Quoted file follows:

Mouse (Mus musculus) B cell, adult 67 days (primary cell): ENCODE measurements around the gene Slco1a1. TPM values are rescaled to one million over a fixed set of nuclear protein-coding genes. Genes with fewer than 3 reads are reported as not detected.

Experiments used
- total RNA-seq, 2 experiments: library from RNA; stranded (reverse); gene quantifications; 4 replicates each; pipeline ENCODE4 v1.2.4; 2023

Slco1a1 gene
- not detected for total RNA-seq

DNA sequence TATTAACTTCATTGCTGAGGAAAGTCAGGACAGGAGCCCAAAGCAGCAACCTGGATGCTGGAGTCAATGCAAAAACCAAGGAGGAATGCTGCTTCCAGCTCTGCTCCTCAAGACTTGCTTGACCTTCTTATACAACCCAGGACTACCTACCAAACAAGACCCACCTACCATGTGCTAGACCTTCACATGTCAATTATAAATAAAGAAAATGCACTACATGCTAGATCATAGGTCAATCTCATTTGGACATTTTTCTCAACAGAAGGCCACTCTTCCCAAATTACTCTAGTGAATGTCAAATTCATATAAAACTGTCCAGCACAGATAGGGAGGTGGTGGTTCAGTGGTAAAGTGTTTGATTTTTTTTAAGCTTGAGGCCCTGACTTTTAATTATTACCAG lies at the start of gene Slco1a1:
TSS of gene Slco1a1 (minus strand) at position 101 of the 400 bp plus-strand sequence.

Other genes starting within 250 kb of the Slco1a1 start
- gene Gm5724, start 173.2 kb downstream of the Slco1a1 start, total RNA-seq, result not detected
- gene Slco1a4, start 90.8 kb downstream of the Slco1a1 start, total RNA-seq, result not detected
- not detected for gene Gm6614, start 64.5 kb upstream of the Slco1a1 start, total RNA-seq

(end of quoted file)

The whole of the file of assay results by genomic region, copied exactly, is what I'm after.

Mouse (Mus musculus) B cell, adult 67 days (primary cell): ENCODE measurements around the gene Slco1a1. TPM values are rescaled to one million over a fixed set of nuclear protein-coding genes. Genes with fewer than 3 reads are reported as not detected.

Experiments used
- total RNA-seq, 2 experiments: library from RNA; stranded (reverse); gene quantifications; 4 replicates each; pipeline ENCODE4 v1.2.4; 2023

Slco1a1 gene
- not detected for total RNA-seq

DNA sequence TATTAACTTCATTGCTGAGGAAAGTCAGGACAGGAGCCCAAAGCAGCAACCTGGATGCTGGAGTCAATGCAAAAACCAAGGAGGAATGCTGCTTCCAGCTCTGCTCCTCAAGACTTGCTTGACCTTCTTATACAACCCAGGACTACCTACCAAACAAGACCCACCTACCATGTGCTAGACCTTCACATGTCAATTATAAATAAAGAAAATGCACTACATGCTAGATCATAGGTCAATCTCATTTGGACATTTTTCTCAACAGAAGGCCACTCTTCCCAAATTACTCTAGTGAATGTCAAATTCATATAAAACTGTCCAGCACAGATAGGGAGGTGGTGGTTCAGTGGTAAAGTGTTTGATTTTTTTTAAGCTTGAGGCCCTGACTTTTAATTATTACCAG lies at the start of gene Slco1a1:
TSS of gene Slco1a1 (minus strand) at position 101 of the 400 bp plus-strand sequence.

Other genes starting within 250 kb of the Slco1a1 start
- gene Gm5724, start 173.2 kb downstream of the Slco1a1 start, total RNA-seq, result not detected
- gene Slco1a4, start 90.8 kb downstream of the Slco1a1 start, total RNA-seq, result not detected
- not detected for gene Gm6614, start 64.5 kb upstream of the Slco1a1 start, total RNA-seq